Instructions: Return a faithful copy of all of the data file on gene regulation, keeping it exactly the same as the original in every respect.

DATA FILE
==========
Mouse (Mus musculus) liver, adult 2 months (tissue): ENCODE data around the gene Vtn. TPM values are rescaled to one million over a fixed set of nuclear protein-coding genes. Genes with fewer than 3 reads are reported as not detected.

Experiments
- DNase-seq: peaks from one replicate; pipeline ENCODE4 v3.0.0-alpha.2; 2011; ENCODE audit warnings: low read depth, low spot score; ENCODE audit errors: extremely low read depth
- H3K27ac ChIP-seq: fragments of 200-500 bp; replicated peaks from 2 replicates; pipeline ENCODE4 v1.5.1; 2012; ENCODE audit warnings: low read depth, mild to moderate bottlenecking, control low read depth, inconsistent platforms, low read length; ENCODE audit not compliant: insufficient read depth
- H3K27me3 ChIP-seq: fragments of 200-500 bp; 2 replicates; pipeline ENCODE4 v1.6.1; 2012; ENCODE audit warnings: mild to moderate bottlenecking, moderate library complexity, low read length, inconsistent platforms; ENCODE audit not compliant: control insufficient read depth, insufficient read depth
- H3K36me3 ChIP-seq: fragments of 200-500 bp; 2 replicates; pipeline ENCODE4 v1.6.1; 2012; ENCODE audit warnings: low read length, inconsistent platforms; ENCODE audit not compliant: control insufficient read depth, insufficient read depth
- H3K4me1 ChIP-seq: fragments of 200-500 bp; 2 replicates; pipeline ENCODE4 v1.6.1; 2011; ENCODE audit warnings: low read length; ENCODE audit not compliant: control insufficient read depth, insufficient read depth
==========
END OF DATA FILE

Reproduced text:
Mouse (Mus musculus) liver, adult 2 months (tissue): ENCODE data around the gene Vtn. TPM values are rescaled to one million over a fixed set of nuclear protein-coding genes. Genes with fewer than 3 reads are reported as not detected.

Experiments
- DNase-seq: peaks from one replicate; pipeline ENCODE4 v3.0.0-alpha.2; 2011; ENCODE audit warnings: low read depth, low spot score; ENCODE audit errors: extremely low read depth
- H3K27ac ChIP-seq: fragments of 200-500 bp; replicated peaks from 2 replicates; pipeline ENCODE4 v1.5.1; 2012; ENCODE audit warnings: low read depth, mild to moderate bottlenecking, control low read depth, inconsistent platforms, low read length; ENCODE audit not compliant: insufficient read depth
- H3K27me3 ChIP-seq: fragments of 200-500 bp; 2 replicates; pipeline ENCODE4 v1.6.1; 2012; ENCODE audit warnings: mild to moderate bottlenecking, moderate library complexity, low read length, inconsistent platforms; ENCODE audit not compliant: control insufficient read depth, insufficient read depth
- H3K36me3 ChIP-seq: fragments of 200-500 bp; 2 replicates; pipeline ENCODE4 v1.6.1; 2012; ENCODE audit warnings: low read length, inconsistent platforms; ENCODE audit not compliant: control insufficient read depth, insufficient read depth
- H3K4me1 ChIP-seq: fragments of 200-500 bp; 2 replicates; pipeline ENCODE4 v1.6.1; 2011; ENCODE audit warnings: low read length; ENCODE audit not compliant: control insufficient read depth, insufficient read depth